By: Jane Goorden

For official purposes in a specific country, you may need sworn translations of your official documents. For example if you’re moving your corporate headquarters to the Netherlands because of Brexit. We would be more than happy to provide you with information on certified translations in the Netherlands.

Consequences of Brexit

Brexit will have far-reaching and severe consequences for the international business community. One of those consequences is that companies will relocate some or all of their business operations abroad. Companies that choose to remain in the UK, on the other hand, will have to renegotiate their agreements with foreign business partners.

Certified (sworn) translations

A sworn translation is a certified translation. Along with the translated text, the certified translator in question provides a statement that the translation is a true and faithful rendering of the original document. These documents are attached to either the original text or a certified copy, after which the translator stamps and signs it.

Sworn translators in the Netherlands

It might seem obvious, but only a sworn translator can produce a sworn translation. In the Netherlands, sworn translators are registered in the Register of Sworn Interpreters and Translators (RBTV). The RBTV has strict admission requirements: only translators with demonstrable experience and relevant training are accepted. Continuous investment in professional education is also required. During the swearing-in ceremony, the translator promises that they will perform their duties as befits a sworn translator and vows to protect the confidentiality of any sensitive information they become privy to during their work.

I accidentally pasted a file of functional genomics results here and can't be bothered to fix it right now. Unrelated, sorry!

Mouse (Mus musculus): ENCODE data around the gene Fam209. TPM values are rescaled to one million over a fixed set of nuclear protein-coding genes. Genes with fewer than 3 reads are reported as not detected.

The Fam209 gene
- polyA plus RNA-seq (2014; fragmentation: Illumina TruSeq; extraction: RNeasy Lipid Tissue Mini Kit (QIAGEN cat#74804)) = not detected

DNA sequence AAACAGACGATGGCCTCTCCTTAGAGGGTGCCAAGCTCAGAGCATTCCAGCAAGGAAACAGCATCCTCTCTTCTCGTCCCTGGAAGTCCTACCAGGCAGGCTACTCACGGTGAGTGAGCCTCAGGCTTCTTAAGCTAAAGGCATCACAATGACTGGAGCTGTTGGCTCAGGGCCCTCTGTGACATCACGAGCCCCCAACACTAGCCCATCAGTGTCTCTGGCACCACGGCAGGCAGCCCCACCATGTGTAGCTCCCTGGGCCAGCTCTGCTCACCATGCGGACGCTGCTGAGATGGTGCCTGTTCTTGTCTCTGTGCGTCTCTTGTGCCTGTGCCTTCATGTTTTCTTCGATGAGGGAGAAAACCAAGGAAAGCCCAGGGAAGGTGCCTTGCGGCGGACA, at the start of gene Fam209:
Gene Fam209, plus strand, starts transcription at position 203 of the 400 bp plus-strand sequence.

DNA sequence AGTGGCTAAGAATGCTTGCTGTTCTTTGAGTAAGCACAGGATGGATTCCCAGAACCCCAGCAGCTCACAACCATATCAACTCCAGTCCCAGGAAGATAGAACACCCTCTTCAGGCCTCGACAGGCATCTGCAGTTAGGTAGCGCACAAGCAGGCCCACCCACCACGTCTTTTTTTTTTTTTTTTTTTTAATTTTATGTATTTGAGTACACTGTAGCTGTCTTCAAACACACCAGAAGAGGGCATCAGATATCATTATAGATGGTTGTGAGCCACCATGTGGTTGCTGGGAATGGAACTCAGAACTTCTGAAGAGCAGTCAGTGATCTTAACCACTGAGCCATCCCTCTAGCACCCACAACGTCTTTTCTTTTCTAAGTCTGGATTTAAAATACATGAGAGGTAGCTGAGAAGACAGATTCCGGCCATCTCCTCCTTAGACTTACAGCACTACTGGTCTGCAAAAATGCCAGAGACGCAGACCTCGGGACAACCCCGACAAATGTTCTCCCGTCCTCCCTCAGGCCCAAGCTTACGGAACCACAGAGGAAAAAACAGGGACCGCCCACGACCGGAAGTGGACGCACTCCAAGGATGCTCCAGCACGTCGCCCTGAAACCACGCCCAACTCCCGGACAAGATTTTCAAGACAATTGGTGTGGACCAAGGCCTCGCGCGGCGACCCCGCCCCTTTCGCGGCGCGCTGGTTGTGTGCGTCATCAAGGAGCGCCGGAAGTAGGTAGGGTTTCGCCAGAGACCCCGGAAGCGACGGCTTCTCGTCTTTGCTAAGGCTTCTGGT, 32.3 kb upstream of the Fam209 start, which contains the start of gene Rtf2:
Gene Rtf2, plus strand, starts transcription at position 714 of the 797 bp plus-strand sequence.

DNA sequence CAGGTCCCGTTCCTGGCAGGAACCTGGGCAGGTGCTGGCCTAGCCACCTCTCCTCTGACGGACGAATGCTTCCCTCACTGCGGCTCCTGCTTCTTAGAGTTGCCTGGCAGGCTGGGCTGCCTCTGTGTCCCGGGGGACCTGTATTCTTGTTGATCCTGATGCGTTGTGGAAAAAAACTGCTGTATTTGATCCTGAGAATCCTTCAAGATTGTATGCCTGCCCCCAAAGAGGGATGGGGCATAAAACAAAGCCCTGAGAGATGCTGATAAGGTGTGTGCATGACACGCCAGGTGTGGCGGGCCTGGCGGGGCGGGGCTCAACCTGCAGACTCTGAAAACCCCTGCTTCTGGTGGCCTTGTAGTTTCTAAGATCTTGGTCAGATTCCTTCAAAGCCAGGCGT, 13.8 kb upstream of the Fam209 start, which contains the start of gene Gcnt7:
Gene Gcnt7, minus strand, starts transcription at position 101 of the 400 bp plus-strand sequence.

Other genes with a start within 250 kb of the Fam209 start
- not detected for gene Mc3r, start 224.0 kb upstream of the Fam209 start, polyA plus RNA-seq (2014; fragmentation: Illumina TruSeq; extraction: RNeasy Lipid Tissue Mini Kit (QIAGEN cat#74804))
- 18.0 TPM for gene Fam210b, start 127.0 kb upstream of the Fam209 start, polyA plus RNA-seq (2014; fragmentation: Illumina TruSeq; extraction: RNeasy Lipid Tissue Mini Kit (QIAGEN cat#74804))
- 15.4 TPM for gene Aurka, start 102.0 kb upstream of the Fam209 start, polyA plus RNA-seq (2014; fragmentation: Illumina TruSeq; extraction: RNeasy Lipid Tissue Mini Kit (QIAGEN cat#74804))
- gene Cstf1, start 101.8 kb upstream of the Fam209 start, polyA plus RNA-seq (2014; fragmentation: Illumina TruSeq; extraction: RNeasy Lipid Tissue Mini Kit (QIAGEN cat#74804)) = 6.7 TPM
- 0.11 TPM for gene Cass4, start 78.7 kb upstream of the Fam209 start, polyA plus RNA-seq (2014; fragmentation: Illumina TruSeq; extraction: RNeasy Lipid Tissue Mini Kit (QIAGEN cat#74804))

When do you need a sworn translation?

Sometimes a regular translation doesn’t suffice. In such cases, a sworn translation is requested. There are no hard and fast rules in the Netherlands for when a sworn translation is required. Often, government agencies will request a sworn translation if a document is needed for official purposes – if you need to apply for a certain permit now that your company is based in the Netherlands, for example.

Things to keep in mind

Sworn translations are usually translations of official documents, such as an extract from the Chamber of Commerce, proof of liability insurance or a Certificate of Conduct. But a sworn translation is not always required, nor is it required for all languages. Nowadays, many government agencies also accept documents in English, so find out in advance whether or not you need a sworn translation, or if you need a translation at all. It’s also important that you pay attention to where the sworn translator whose services you intend to use is registered. Many countries keep a register or list of sworn translators, but the requirements differ per country. If you’re submitting a document to a Dutch government agency, make sure that the translator has been sworn in by a Dutch court. A translation agency can help you find a suitable certified translator.

Relocating to the Netherlands?

Brexit Amsterdam offers translation services and training courses to help you make the transition as smoothly as possible: